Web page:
offset NUMBER := 1;
  amount NUMBER;
  len    NUMBER := DBMS_LOB.getLength(clob);
  buf    VARCHAR2(32767);
BEGIN
  WHILE offset < len LOOP
    -- this is slowwwwww...
    amount := LEAST(DBMS_LOB.instr(clob, chr(10), offset)
                    - offset, 32767);
    IF amount < 0 THEN
      -- this is slow...
      DBMS_LOB.read(clob, amount, offset, buf);
      offset := offset + amount + 1;
    ELSE
      buf := NULL;
      offset := offset + 1;
    END IF;
    DBMS_OUTPUT.put_line(buf);
  END LOOP;
END dump_clob;

This is my final version, which is orders of magnitude faster – about 5 seconds for the same 3MB CLOB:

PROCEDURE dump_str (buf IN VARCHAR2) IS
  arr APEX_APPLICATION_GLOBAL.VC_ARR2;
BEGIN
  arr := APEX_UTIL.string_to_table(buf, CHR(10));
  FOR i IN 1..arr.COUNT LOOP
    IF i < arr.COUNT THEN
      DBMS_OUTPUT.put_line(arr(i));
    ELSE
      DBMS_OUTPUT.put(arr(i));
    END IF;
  END LOOP;
END dump_str;

PROCEDURE dump_clob (clob IN OUT NOCOPY CLOB) IS
  offset NUMBER := 1;
  amount NUMBER := 8000;
  len    NUMBER := DBMS_LOB.getLength(clob);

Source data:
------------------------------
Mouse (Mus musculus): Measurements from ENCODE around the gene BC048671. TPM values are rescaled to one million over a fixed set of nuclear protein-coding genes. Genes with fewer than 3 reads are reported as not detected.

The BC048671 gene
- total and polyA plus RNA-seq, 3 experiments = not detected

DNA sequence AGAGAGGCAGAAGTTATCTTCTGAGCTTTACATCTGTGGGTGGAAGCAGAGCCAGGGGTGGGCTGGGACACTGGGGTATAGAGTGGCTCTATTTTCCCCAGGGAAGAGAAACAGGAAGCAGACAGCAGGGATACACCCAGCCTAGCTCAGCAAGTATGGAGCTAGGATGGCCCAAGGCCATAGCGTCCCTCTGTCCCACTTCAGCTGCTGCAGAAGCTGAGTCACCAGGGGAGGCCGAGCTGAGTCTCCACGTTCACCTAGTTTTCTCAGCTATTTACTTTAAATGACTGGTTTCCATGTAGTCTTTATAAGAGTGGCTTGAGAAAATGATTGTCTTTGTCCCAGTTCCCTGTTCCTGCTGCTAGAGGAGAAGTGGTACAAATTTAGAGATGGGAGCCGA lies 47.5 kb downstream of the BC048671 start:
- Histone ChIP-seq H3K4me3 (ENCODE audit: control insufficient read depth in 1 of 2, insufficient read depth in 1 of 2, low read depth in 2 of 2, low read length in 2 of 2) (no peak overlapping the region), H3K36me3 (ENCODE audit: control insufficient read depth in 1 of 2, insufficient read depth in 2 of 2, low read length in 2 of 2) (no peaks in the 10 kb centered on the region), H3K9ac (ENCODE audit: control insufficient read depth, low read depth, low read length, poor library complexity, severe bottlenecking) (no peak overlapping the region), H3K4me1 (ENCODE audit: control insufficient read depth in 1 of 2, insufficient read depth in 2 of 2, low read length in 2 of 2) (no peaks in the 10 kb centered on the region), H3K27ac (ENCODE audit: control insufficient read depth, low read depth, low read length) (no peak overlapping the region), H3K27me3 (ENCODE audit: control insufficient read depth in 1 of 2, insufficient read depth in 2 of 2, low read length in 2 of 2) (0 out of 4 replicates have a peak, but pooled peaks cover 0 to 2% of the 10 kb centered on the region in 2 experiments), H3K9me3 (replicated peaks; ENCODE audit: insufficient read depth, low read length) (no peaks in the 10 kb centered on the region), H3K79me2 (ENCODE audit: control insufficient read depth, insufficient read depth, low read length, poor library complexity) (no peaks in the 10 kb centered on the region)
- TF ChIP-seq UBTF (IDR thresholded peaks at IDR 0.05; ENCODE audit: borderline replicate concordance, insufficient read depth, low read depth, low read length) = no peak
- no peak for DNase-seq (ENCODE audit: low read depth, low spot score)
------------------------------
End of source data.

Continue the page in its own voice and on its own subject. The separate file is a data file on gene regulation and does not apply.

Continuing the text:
buf    VARCHAR2(32767);
BEGIN
  WHILE offset < len LOOP
    DBMS_LOB.read(clob, amount, offset, buf);
    offset := offset + amount;
    dump_str(buf);
  END LOOP;
  DBMS_OUTPUT.new_line;
END dump_clob;

RETURNING RECORD INTO

This is an idea for an enhancement to the PL/SQL syntax.

If I have the following declaration:

DECLARE
  in_record mytable%ROWTYPE;
  out_record mytable%ROWTYPE;
BEGIN

I can do this:

  INSERT INTO mytable VALUES in_record;

I can also do this:

  UPDATE mytable SET ROW = in_record WHERE ...;

I can do this, as long as I list each and every column, in the right order:

  INSERT INTO mytable VALUES in_record
  RETURNING cola, colb, colc INTO out_record;

But I can’t do this:

  INSERT INTO mytable VALUES in_record
  RETURNING ROW INTO out_record;

Can we make this happen, Oracle?


Using compound triggers to boost your journal table performance

If your schemas are like those I deal with, almost every table has a doppelgänger which serves as a journal table; an “after insert, update or delete” trigger copies each and every change into the journal table. It’s a bit of a drag on performance for large updates, isn’t it?

I was reading through the docs (as one does) and noticed this bit:

Scenario: You want to record every change to hr.employees.salary in a new table, employee_salaries. A single UPDATE statement will update many rows of the table hr.employees; therefore, bulk-inserting rows into employee.salaries is more efficient than inserting them individually.

Solution: Define a compound trigger on updates of the table hr.employees, as in Example 9-3. You do not need a BEFORE STATEMENT section to initialize idx or salaries, because they are state variables, which are initialized each time the trigger fires (even when the triggering statement is interrupted and restarted).